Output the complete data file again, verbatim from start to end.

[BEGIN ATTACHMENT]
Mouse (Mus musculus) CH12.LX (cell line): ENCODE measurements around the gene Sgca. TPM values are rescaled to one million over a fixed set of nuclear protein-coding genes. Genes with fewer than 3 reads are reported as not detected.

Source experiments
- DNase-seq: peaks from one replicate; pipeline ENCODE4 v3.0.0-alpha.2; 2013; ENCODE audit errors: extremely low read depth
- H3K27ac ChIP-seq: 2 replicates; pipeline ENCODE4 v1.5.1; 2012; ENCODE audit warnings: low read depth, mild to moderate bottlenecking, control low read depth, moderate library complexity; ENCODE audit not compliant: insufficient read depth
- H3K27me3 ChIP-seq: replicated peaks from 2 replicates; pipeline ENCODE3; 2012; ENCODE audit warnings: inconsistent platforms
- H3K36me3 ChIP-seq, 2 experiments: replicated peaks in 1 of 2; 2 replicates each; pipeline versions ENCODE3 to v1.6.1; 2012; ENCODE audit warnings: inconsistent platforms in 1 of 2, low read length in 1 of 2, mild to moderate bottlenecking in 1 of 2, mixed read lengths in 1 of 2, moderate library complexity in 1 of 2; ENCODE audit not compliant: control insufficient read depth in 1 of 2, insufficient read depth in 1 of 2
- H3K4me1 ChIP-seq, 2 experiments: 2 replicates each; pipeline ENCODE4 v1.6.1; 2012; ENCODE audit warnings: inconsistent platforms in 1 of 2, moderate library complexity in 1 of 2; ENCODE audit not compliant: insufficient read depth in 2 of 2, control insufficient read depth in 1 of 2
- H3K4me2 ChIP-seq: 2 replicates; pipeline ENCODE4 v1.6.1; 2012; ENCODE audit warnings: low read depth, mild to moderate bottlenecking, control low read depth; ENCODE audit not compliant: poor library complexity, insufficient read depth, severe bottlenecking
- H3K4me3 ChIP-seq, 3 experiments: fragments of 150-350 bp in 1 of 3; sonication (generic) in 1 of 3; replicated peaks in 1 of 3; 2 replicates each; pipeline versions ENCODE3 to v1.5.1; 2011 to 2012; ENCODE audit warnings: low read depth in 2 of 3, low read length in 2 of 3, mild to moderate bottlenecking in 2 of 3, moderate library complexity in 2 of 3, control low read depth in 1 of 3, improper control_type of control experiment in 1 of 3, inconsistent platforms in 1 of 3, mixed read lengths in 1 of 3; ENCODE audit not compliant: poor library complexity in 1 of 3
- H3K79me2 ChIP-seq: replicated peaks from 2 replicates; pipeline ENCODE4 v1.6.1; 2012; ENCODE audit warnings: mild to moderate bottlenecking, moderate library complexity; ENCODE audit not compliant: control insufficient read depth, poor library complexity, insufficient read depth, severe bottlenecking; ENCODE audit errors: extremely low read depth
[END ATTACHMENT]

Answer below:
Mouse (Mus musculus) CH12.LX (cell line): ENCODE measurements around the gene Sgca. TPM values are rescaled to one million over a fixed set of nuclear protein-coding genes. Genes with fewer than 3 reads are reported as not detected.

Source experiments
- DNase-seq: peaks from one replicate; pipeline ENCODE4 v3.0.0-alpha.2; 2013; ENCODE audit errors: extremely low read depth
- H3K27ac ChIP-seq: 2 replicates; pipeline ENCODE4 v1.5.1; 2012; ENCODE audit warnings: low read depth, mild to moderate bottlenecking, control low read depth, moderate library complexity; ENCODE audit not compliant: insufficient read depth
- H3K27me3 ChIP-seq: replicated peaks from 2 replicates; pipeline ENCODE3; 2012; ENCODE audit warnings: inconsistent platforms
- H3K36me3 ChIP-seq, 2 experiments: replicated peaks in 1 of 2; 2 replicates each; pipeline versions ENCODE3 to v1.6.1; 2012; ENCODE audit warnings: inconsistent platforms in 1 of 2, low read length in 1 of 2, mild to moderate bottlenecking in 1 of 2, mixed read lengths in 1 of 2, moderate library complexity in 1 of 2; ENCODE audit not compliant: control insufficient read depth in 1 of 2, insufficient read depth in 1 of 2
- H3K4me1 ChIP-seq, 2 experiments: 2 replicates each; pipeline ENCODE4 v1.6.1; 2012; ENCODE audit warnings: inconsistent platforms in 1 of 2, moderate library complexity in 1 of 2; ENCODE audit not compliant: insufficient read depth in 2 of 2, control insufficient read depth in 1 of 2
- H3K4me2 ChIP-seq: 2 replicates; pipeline ENCODE4 v1.6.1; 2012; ENCODE audit warnings: low read depth, mild to moderate bottlenecking, control low read depth; ENCODE audit not compliant: poor library complexity, insufficient read depth, severe bottlenecking
- H3K4me3 ChIP-seq, 3 experiments: fragments of 150-350 bp in 1 of 3; sonication (generic) in 1 of 3; replicated peaks in 1 of 3; 2 replicates each; pipeline versions ENCODE3 to v1.5.1; 2011 to 2012; ENCODE audit warnings: low read depth in 2 of 3, low read length in 2 of 3, mild to moderate bottlenecking in 2 of 3, moderate library complexity in 2 of 3, control low read depth in 1 of 3, improper control_type of control experiment in 1 of 3, inconsistent platforms in 1 of 3, mixed read lengths in 1 of 3; ENCODE audit not compliant: poor library complexity in 1 of 3
- H3K79me2 ChIP-seq: replicated peaks from 2 replicates; pipeline ENCODE4 v1.6.1; 2012; ENCODE audit warnings: mild to moderate bottlenecking, moderate library complexity; ENCODE audit not compliant: control insufficient read depth, poor library complexity, insufficient read depth, severe bottlenecking; ENCODE audit errors: extremely low read depth